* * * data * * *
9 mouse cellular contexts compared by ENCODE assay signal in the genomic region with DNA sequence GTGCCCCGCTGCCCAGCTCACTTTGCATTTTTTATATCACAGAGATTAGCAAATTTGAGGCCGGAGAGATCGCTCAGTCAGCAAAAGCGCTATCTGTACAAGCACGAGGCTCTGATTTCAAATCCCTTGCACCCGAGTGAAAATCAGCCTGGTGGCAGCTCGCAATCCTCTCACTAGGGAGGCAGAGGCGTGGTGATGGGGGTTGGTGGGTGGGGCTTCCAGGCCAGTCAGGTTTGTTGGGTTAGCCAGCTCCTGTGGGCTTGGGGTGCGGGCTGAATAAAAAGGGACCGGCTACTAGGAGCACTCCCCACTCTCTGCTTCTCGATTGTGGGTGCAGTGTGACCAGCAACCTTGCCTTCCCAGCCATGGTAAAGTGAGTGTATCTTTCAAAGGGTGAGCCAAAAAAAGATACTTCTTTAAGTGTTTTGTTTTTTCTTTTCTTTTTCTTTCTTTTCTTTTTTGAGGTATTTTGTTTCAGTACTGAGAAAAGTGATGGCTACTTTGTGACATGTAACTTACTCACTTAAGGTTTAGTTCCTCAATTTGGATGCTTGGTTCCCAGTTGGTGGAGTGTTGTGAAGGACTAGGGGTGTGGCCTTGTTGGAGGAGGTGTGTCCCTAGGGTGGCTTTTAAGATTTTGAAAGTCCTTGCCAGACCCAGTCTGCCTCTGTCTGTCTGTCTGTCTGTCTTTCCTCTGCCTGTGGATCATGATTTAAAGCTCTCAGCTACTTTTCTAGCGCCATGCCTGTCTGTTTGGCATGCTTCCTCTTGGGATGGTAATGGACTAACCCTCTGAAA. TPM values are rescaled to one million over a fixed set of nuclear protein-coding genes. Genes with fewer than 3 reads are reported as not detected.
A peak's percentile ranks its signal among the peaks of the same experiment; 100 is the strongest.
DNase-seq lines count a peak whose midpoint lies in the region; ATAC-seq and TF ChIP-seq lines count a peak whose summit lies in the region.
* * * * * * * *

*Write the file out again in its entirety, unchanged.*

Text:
9 mouse cellular contexts compared by ENCODE assay signal in the genomic region with DNA sequence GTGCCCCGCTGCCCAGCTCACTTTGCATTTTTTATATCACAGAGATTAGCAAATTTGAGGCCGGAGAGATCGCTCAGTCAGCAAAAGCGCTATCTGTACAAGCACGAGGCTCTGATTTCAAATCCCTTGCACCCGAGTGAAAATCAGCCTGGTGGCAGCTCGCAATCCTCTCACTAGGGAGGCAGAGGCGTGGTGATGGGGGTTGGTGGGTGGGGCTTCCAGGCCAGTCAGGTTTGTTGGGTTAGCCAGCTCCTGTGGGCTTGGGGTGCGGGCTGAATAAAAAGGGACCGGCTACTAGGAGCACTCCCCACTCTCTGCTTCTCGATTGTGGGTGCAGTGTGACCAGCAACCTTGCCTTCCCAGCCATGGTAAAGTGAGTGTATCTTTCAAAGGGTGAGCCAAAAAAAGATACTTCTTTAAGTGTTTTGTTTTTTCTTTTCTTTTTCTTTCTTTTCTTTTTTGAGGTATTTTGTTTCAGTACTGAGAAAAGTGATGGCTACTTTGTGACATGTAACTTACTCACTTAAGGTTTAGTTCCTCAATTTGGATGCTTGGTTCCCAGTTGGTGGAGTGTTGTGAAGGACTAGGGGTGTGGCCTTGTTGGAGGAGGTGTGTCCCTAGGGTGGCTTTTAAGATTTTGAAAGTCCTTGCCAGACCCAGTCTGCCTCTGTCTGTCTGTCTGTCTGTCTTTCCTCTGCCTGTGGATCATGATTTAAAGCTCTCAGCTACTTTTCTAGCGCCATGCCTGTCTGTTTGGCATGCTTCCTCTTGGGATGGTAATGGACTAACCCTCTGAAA. TPM values are rescaled to one million over a fixed set of nuclear protein-coding genes. Genes with fewer than 3 reads are reported as not detected.
A peak's percentile ranks its signal among the peaks of the same experiment; 100 is the strongest.
DNase-seq lines count a peak whose midpoint lies in the region; ATAC-seq and TF ChIP-seq lines count a peak whose summit lies in the region.